Now we have a society, in general, that has little time for religion. It sees morality as artificial and a hindrance to freedom. We live in a culture that has more gadgets that is causing isolation. We are bombarded with tons of information that is essentially useless for leading a good, moral life.

Try to be serious and someone makes a joke because being serious gets in the way of fun.

Of course, there are many people who are the exception to what I have described and thank God for them.

For those of us who believe the battle against euthanasia is not over, as I do, I write this as a reminder of what we are up against. It is not just a matter of disagreement over an issue. If only it were so.

We can still stop people from being abandoned to death by assisted suicide and euthanasia. We must see each person who opts for the needle as a personal defeat. Nothing is in isolation. A man who is killed with the help of a physician will have sent a message to friends and family that medical murder is fine.

We all have a role to stop this. But the task is monumental. Be ready. Otherwise you will be speaking into the wind.

Charles Lewis is an anti-euthanasia speaker and writer. He writes a column twice a month for Toronto’s Catholic Register newspaper.

Friday, August 19, 2016

The Euthanasia Deception documentary.

The Euthanasia Prevention Coalition (EPC) in association with DunnMedia is pleased to announce that the International release of The Euthanasia Deception will be August 29, complete with interactive website and resource materials at:

Purchase The Euthanasia Deception for $30 for 1 copy or $100 for 4 copies or $200 for 10 copies. You can pay (online) or order by emailing: or by calling toll free: 1-877-439-3348.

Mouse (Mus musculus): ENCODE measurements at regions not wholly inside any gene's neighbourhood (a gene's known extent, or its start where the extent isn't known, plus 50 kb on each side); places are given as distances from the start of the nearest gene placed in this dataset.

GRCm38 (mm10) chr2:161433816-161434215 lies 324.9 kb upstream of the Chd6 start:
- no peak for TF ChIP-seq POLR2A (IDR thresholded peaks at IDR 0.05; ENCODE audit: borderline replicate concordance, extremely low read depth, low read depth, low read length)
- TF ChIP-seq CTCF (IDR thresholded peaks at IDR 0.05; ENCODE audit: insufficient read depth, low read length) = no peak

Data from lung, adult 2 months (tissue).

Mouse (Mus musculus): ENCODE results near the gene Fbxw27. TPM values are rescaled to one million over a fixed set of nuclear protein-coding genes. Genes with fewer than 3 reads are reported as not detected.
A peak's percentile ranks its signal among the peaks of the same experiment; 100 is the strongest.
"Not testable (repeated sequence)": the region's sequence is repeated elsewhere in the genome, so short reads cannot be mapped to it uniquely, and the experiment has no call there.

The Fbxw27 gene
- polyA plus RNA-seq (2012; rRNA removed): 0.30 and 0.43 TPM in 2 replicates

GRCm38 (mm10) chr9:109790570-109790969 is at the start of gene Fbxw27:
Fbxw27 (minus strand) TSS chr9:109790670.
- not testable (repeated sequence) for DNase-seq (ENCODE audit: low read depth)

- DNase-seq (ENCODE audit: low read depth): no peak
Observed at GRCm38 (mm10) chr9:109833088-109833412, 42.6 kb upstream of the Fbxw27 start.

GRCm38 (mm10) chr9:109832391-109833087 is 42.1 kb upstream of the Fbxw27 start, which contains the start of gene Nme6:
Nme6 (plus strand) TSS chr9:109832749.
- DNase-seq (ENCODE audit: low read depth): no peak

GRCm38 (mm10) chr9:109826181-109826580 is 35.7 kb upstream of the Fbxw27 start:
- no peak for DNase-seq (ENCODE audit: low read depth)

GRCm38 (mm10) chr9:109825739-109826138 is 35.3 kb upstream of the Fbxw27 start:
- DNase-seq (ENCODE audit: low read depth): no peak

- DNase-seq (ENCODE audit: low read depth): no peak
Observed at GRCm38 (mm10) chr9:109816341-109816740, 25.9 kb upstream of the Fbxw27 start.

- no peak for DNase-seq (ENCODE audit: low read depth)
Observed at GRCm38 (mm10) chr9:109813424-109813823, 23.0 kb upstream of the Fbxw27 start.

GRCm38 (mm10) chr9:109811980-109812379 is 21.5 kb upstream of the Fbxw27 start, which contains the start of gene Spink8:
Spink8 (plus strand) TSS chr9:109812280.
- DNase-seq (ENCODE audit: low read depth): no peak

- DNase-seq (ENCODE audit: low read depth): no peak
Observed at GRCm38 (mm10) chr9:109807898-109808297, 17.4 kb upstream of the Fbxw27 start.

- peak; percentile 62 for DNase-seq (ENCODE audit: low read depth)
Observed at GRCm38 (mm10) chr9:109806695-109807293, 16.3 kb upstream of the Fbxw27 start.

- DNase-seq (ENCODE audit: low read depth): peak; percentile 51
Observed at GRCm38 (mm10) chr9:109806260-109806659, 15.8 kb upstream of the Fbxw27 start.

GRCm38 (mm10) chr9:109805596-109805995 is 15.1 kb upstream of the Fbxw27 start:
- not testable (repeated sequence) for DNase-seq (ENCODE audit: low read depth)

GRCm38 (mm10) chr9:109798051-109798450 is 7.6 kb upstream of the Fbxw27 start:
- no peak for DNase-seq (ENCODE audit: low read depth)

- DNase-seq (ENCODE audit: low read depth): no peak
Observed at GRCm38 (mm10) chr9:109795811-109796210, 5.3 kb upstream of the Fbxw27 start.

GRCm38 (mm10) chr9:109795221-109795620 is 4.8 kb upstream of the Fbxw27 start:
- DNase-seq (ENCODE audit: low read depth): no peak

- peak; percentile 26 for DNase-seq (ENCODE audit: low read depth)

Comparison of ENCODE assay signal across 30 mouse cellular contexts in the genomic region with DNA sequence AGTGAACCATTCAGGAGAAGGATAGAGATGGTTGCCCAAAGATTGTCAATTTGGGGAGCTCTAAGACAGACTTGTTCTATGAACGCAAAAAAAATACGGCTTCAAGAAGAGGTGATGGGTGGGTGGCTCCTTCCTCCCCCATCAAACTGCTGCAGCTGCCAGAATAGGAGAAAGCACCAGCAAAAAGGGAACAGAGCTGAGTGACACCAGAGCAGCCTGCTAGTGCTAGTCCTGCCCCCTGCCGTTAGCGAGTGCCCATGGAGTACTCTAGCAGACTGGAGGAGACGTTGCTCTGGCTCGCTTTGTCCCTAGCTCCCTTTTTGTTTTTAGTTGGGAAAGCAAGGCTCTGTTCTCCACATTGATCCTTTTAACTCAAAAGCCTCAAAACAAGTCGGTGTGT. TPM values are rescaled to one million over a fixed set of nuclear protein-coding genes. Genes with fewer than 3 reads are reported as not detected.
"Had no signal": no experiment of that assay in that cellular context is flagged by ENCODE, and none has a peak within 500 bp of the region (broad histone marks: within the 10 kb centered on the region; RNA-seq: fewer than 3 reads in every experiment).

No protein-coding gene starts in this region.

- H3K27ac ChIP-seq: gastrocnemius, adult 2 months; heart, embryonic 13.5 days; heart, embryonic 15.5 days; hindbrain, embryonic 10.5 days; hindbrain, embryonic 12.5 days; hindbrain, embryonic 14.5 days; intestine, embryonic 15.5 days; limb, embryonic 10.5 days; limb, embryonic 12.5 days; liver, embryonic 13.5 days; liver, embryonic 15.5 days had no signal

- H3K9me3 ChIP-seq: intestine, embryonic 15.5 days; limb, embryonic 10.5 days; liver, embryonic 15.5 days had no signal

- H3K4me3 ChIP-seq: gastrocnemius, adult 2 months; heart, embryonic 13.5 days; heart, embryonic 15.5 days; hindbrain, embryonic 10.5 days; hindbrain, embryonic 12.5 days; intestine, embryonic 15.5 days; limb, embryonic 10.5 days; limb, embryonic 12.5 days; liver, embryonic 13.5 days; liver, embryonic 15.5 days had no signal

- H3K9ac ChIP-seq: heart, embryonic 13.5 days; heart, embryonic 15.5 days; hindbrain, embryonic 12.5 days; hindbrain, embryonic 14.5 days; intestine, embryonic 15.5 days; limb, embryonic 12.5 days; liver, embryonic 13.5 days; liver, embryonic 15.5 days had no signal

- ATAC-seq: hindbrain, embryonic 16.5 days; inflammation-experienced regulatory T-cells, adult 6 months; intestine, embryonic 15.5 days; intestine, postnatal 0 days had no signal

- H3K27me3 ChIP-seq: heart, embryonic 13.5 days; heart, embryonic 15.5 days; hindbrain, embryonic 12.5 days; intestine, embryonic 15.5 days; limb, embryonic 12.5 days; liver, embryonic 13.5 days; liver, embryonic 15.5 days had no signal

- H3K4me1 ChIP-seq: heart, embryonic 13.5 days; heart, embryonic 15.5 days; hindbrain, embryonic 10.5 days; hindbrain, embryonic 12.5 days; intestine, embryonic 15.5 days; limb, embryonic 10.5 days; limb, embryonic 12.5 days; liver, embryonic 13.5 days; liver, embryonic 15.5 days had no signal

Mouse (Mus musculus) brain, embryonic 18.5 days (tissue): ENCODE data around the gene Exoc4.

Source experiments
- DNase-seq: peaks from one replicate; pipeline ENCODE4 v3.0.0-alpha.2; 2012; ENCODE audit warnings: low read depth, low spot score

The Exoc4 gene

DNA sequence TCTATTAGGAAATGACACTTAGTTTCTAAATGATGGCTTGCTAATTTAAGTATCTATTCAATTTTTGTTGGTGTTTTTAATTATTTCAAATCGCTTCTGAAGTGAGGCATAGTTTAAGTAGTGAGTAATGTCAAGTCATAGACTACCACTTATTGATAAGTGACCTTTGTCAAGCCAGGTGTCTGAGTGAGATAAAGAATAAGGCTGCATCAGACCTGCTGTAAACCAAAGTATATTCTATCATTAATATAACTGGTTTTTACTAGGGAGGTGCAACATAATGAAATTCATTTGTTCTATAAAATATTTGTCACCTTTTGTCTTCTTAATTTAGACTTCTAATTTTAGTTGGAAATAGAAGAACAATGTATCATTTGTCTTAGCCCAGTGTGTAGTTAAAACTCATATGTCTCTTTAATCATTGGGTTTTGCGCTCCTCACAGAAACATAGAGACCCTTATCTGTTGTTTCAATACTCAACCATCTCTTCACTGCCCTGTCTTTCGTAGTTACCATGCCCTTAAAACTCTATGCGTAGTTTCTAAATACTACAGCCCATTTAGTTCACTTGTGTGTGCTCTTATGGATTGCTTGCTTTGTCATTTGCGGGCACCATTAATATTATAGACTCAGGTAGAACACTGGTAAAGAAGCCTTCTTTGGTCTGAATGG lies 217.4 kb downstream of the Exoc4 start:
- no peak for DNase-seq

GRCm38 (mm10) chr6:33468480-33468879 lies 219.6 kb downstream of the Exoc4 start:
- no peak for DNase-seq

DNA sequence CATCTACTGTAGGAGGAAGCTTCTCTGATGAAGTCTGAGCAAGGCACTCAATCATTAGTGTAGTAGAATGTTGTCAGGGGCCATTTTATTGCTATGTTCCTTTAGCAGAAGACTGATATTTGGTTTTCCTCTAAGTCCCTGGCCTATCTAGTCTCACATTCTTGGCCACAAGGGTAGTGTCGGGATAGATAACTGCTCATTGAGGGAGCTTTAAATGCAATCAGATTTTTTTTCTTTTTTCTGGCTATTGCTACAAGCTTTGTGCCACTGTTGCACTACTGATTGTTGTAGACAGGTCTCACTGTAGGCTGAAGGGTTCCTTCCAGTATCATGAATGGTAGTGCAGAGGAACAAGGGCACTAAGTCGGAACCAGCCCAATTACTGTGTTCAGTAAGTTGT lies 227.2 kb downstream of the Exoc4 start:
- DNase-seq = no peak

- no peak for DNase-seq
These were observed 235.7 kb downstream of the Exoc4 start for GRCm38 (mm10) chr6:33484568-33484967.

The fifty-two minute documentary features powerful testimonies from Belgium and Canada, exposes the three main deceptions used by the assisted dying lobby:

  • Euthanasia & assisted suicide are falsely promoted as a form of compassion or mercy.
  • Euthanasia & assisted suicide are falsely promoted as a form of autonomy. 
  • The myth that safeguards can protect people is exposed. 
Tom Mortier
The Euthanasia Deception features; 
  • Professor Tom Mortier, a Belgian man whose depressed mother died by euthanasia,
  • Hendrik Reitsma, whose grand-father died by an assisted death without request in the Netherlands,
  • Dr Catherine Dopchie, a palliative physician in Belgium,
  • Dr Benoit Beusselinck, a Belgian oncologist and palliative care doctor in Leuven Belgium,
  • Carine Brochier, the co-ordinator of the European Institute of Bioethics in Belgium,
  • Professor Etienne Montero, Dean of the Faculty of Law, Namur Belgium,
  • Kristina Hodgetts, a nurse speaks about her experience with assisted death in Canada.
  • Lionel Roosemont, a Belgian man who is the father of a significantly disabled child,
  • Amy Hasbrouck, a lawyer and a disability rights leader in Québec Canada,
  • Mark Pickup, a disability rights activist and public speaker in Alberta Canada,
  • Steven Passmore, a disability rights activist in Ontario Canada,
  • Alex Schadenberg, the International Chair of the Euthanasia Prevention Coalition